Control charts help CMs track variance
Self-monitoring tools boost patient awareness
Case managers have long recognized the value of patient self-monitoring tools for chronic disease management. One tool that quickly identifies problems with a patient's disease management plan is a simple control chart, says Suzanne Powell, RN, BSN, CCM, director of case management and continuous quality improvement for the Health Services Advisory Group, a peer review organization in Phoenix.
"Control charts include an upper and lower control levels and statistical mean for a given value, such as blood sugar for diabetics or peak flow measures for asthmatics," she explains. Charts must be individualized for each patient, according to individual norms.
Case managers should work with the patient's physician to determine appropriate upper and lower limits for each patient, she says. In addition, case managers can set upper and lower limits using national benchmarks.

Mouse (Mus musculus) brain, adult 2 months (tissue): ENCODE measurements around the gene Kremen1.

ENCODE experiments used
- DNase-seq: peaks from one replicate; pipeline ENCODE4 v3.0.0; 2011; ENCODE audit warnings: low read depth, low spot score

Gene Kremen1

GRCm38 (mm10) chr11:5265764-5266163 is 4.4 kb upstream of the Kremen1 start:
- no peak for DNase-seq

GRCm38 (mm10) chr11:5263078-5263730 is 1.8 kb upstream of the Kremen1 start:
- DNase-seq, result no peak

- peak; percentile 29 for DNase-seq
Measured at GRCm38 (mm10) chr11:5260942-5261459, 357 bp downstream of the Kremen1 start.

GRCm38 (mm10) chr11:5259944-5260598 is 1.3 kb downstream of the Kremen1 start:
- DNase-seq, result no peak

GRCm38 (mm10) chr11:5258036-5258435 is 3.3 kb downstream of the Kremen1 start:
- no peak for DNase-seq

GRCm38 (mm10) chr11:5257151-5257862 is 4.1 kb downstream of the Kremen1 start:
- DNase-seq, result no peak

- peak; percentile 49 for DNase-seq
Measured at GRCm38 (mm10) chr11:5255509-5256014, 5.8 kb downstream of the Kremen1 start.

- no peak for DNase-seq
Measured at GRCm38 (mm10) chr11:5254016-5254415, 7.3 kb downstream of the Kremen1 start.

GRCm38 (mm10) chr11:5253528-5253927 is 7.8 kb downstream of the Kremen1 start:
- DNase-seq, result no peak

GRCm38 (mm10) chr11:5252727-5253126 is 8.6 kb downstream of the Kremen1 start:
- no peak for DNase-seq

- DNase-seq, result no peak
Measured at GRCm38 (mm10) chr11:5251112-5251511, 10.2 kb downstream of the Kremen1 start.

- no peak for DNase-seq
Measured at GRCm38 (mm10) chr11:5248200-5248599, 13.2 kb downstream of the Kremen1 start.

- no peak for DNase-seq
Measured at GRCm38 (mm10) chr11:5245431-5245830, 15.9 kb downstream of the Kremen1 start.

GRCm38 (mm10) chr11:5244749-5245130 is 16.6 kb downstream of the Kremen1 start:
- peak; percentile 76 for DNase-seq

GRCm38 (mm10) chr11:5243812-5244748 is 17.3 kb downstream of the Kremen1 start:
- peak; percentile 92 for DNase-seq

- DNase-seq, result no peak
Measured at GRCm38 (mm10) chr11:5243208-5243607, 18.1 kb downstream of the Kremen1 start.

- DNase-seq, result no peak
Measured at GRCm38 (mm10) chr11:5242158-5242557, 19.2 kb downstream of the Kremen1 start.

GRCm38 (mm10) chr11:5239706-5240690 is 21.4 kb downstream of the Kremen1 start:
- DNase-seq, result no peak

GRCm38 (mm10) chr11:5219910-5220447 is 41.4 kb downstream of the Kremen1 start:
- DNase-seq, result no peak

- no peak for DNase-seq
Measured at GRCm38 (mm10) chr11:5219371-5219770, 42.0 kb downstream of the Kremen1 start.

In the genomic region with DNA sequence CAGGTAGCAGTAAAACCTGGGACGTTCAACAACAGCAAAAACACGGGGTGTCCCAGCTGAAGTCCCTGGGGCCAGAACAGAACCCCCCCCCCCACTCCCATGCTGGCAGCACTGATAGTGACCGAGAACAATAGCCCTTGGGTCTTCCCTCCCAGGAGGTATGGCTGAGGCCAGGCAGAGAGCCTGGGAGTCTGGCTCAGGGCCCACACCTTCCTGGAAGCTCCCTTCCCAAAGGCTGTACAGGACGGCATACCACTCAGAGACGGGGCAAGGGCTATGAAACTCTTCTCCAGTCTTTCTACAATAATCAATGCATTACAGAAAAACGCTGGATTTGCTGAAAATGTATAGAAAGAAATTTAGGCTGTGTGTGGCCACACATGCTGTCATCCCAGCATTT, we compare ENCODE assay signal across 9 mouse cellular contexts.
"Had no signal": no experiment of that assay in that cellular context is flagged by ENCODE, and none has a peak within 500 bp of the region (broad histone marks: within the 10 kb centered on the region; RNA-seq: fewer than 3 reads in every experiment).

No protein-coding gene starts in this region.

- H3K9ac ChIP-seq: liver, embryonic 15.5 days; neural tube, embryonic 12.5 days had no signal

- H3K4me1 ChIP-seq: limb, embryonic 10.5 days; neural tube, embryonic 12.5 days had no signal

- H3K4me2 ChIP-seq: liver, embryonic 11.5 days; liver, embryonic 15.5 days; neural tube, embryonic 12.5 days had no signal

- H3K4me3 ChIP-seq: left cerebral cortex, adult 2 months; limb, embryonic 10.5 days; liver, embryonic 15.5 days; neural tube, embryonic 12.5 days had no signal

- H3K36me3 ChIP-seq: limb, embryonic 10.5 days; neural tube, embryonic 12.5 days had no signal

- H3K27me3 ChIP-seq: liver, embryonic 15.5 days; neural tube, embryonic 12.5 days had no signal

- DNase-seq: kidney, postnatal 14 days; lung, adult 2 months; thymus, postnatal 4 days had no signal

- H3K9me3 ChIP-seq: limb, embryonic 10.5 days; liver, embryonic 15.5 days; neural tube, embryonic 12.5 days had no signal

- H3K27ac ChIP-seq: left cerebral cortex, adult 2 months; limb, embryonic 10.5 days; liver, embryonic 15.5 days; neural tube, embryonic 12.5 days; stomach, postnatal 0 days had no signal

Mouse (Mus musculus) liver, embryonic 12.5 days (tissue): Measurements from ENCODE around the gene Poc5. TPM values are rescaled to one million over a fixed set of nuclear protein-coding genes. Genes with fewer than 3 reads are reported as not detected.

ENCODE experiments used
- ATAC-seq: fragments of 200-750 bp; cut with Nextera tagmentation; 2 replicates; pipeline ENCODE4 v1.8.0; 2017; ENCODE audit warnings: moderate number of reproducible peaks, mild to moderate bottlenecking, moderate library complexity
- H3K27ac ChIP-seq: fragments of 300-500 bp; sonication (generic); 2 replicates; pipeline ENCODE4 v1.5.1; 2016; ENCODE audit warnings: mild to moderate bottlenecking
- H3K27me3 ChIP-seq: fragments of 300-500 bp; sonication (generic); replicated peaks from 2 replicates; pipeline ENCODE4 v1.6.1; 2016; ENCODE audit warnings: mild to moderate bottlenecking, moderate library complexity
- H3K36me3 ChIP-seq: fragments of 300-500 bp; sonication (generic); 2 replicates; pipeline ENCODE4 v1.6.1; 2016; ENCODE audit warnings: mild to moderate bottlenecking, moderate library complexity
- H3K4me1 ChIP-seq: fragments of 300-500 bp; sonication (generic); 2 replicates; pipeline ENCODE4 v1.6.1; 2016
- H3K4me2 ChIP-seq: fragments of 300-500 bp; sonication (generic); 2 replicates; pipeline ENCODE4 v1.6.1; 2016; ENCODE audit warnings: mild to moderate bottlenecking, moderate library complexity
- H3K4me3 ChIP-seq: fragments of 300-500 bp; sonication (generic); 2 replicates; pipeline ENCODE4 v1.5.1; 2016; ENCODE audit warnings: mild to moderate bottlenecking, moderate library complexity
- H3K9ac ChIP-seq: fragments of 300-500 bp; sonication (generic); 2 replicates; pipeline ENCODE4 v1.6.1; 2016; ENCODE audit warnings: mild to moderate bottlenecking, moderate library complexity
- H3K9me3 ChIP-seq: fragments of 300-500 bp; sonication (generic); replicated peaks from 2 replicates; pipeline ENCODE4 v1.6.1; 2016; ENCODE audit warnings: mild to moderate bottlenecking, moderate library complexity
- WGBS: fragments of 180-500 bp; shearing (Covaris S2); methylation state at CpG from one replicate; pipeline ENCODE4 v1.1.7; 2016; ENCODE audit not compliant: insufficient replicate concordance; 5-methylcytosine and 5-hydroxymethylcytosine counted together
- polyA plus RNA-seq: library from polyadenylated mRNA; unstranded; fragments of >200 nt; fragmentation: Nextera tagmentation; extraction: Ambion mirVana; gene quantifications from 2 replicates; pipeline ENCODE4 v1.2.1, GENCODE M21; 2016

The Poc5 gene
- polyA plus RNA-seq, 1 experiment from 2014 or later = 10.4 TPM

Charting useful in many chronic illnesses
"When patients self-monitor, they figure out sooner what behaviors are in their best interest. They can look at their own trends and see where the little dots go up and down indicating changes in their personal data," Powell says.
Further, self-monitoring allows patients to identify "common causes" and "special causes" of variation. "A normal cause falls inside the upper and lower limits. These variations reflect expected variation and show stability in the disease management plan. Special causes fall outside the upper or lower control limits and indicate unexpected variation, which indicates an inherent problem in the disease manage ment plan."
Powell suggests case managers use control charts to monitor the progress of a wide variety of chronically ill patients. "I can see control charts used by congestive heart failure patients to monitor fluctuations in their weight," she says.